Ludovico Einaudi

I’ve always loved Einaudi’s beautifully haunting and lyrical music. What separates it out from other contemporary piano music is that, while the music itself is simple, it has a depth of feeling and emotion that is quite unparalleled. It is both poetic and rich in musicality.

Einaudi was born in Turin, Piedmont, in 1955. His father, Giulio Einaudi, was a publisher working with authors including Itali Calvino. His paternal grandfather, Luigi Einaudi, was President of Italy between 1948 and 1955. His mother, Renata Aldrovandi, a gifted amateur pianist, played the piano to him as a child. His maternal grandfather, Waldo Aldrovandi, was a pianist, opera conductor, and composer who emigrated to Australia after World War II.

Einaudi started composing his own music as a teenager, first writing by playing a folk guitar. He began his musical training at the Conservatorio Verdi in Milan, obtaining a diploma in composition in 1982. That same year he took an orchestration class taught by Luciano Berio and was awarded a scholarship to the Tanglewood Music Festival. According to Einaudi, “[Luciano Berio] did some interesting work with African vocal music and did some arrangements of Beatles songs, and he taught me that there is a sort of dignity inside music. I learnt orchestration from him and a very open way of thinking about music.”

He also learned by collaborating with musicians such as Ballaké Sissoko from Malib and Djivan Gasparyan from Armenia. His music is ambient, meditative, and often introspective, drawing on minimalism and contemporary rock.

Ludovico Einaudi’s early compositions in the 1980s used traditional chamber music and orchestral forms, and he created several dance and multimedia pieces which foreshadowed his later work in film and TV soundtracks.

From the mid-Nineties and into the new century, it was his piano-based albums Le Onde (inspired by Virginia Woolf’s novel The Waves), Eden Roc and I Giorni which began to break him through to a popular audience. The title pieces of each of those discs epitomised Einaudi’s trademark qualities of simple, haunting melodies, lucid harmonies and a vaguely mystical sense of being taken on some kind of inner quest. It was meditative music full of inviting spaces. These works suggested that Einaudi was also a little more radical than his detractors might give him credit for. His willingness to experiment was evident on his second album, Stanze (1992), a group of his compositions performed by Cecilia Chailly (sister of conductor Riccardo Chailly) on the electric harp, creating a startlingly and exhilarating tapestry of sounds.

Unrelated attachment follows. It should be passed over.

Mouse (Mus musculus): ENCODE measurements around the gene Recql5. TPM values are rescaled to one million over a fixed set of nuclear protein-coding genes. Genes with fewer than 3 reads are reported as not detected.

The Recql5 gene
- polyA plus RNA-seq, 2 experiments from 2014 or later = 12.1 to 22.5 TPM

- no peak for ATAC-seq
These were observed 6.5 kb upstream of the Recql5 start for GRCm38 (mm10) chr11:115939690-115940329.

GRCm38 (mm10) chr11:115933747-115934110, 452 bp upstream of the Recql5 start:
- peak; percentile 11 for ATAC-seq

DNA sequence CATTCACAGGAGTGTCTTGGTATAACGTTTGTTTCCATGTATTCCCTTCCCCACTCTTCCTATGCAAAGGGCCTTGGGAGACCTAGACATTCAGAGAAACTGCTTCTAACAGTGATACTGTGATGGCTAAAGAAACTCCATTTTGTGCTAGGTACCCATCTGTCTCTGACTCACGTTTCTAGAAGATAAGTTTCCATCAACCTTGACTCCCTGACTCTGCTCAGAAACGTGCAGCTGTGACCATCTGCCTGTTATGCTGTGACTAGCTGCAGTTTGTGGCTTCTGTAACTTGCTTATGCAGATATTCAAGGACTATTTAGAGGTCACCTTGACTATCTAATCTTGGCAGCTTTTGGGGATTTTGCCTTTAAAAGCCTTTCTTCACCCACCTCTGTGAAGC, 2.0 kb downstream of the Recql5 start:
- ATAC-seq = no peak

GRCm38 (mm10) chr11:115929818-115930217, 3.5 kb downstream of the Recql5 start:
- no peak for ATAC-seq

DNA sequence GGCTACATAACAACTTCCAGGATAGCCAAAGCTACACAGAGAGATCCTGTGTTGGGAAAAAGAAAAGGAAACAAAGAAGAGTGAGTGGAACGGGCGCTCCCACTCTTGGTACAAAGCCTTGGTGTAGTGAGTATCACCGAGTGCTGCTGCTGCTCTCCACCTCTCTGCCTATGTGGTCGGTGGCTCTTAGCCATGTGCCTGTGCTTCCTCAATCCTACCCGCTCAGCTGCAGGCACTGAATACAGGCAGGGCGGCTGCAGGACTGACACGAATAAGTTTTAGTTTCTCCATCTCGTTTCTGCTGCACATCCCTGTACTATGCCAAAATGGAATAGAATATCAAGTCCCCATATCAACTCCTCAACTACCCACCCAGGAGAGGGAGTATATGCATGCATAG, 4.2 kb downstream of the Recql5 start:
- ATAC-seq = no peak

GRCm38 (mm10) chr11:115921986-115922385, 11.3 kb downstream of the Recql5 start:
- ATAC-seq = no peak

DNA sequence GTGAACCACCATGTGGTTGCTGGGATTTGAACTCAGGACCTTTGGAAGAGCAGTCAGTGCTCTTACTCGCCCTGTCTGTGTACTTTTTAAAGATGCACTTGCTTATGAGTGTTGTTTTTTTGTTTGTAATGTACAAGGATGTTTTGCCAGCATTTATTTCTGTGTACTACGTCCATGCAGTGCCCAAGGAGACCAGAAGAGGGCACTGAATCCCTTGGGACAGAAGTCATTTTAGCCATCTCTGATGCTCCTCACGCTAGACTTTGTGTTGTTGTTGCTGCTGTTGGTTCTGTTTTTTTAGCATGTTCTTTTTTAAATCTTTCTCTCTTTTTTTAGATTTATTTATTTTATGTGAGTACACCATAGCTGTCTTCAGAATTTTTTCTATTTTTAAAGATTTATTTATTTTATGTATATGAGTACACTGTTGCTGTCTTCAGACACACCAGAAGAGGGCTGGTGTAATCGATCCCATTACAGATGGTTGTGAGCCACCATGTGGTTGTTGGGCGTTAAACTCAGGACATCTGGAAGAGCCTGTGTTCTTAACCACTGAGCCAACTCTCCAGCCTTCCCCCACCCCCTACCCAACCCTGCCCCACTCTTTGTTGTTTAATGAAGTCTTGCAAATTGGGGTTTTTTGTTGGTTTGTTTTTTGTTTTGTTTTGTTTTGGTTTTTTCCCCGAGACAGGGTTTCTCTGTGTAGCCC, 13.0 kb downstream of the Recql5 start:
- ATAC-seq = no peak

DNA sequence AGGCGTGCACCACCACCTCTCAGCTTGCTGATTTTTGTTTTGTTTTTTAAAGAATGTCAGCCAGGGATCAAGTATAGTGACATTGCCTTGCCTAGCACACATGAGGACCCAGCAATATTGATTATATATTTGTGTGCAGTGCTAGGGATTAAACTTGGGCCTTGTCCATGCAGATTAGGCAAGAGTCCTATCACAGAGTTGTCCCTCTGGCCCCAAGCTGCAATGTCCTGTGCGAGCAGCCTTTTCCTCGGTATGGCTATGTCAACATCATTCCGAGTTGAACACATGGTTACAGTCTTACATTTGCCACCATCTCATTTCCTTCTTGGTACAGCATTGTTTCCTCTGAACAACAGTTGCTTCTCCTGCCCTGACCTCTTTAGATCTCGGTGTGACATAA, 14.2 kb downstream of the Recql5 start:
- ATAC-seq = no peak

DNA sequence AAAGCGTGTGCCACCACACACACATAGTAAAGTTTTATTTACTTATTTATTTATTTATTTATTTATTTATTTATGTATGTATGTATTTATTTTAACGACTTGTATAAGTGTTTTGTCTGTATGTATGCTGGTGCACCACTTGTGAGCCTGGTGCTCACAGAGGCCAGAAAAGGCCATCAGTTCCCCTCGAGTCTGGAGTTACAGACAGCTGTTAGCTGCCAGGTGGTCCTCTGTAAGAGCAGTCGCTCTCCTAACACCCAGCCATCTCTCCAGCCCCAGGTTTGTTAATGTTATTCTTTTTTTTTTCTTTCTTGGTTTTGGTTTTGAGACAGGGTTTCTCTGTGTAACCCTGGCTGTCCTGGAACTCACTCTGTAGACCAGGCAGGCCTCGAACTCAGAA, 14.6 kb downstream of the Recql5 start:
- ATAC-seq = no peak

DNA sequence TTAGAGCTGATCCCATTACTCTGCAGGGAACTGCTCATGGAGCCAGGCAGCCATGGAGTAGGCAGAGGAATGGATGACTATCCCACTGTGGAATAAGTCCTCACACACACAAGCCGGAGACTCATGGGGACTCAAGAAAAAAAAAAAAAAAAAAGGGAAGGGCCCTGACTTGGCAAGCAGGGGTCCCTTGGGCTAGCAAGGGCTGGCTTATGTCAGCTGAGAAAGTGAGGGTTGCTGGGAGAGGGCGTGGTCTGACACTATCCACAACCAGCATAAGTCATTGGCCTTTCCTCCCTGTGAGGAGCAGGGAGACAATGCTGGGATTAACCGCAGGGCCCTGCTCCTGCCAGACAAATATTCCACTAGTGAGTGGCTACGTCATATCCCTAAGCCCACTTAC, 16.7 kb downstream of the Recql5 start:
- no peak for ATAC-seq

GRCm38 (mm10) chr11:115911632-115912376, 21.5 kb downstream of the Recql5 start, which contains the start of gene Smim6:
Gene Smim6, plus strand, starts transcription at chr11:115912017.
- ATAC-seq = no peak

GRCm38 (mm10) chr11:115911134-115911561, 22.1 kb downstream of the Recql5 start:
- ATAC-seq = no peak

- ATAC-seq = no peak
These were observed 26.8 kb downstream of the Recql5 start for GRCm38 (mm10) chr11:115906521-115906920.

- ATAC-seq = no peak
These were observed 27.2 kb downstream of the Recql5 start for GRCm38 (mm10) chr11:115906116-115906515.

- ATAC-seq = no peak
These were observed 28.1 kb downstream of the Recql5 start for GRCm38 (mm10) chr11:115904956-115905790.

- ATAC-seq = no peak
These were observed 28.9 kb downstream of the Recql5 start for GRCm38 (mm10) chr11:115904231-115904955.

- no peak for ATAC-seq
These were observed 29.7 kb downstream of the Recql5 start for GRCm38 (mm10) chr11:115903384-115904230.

Notte Part 1 performed by Cecilia Chailly from Einaudi’s Stanze (2011)

There is an elitism in the classical music world that rejects Einaudi’s music as repetitive and simplistic. These views are often perpetrated by those who are quick to decry social elitism, while simultaneously displaying a certain academic elitism towards those people who enjoy Einaudi’s music and flock to his concerts.

For example, Philip Clark in a Guardian Review dated 1st August, 2019 provided a scathing attack on Einaudi’s 2019 concert describing his work variously as “unmemorable and humourless”, “soulless”, “unpalatably synthetic” and “cheap” even though Einaudi succeeded in filling the Barbican Hall five nights in a row!

So much traditional music, outstanding and admirable as it is, can suffer from having too many unnecessary passages and an over-concentration of notes. In my humble view, Einaudi’s music, rather than “lacking content”, is in fact rich in content and lacking in clutter. The sayings “less is more” and “simplicity- the key to all good taste” come to mind. It is in this deep sense that I regard his music as Minimalist rather than simplistic.

Ludovico Einaudi’s music regularly tops the classical charts globally and has also proved remarkably adaptable to the era of streaming and downloading. The overlays of electronica on In A Time Lapse (2013) prompted a stampede of download sales, while Einaudi’s Seven Days Walking: Day 1 was the fastest-streamed album ever by a classical composer and exceeded 2 million streams on the day of release.

The evocative clarity of Einaudi’s music has made him a natural choice for advertisers and film makers. Although Einaudi eschews the idea that his music is exclusively classical (e.g. he has repeatedly stated that his music is inspired by “world’, folk song, jazz, rock as well as classical) he is regarded by many as the most successful classical composer of his generation. His music is instantly popular and recognisable.

“I like the idea that something that I hear moves me inside,” says Einaudi, “and sometimes when I play I can feel this happening to the audience. I don’t consider the piano as a job. It’s very connected to my inner feelings.”

Musical taste is subjective and highly personal. Einaudi’s music may be simple, but there is beauty in simplicity, and accessibility in his gentle, inoffensive lyricism, as confirmed by the huge popularity of his music. It may not compete with the complexities and imagination of Messaien, but it is possible to like both. For many, Einaudi’s music provides solace in our uncertain times, and for that reason alone, it has value. Perhaps next time a critic attends a concert where the music says nothing to them, but appeals to a large number of people, they might pause to consider why this is the case.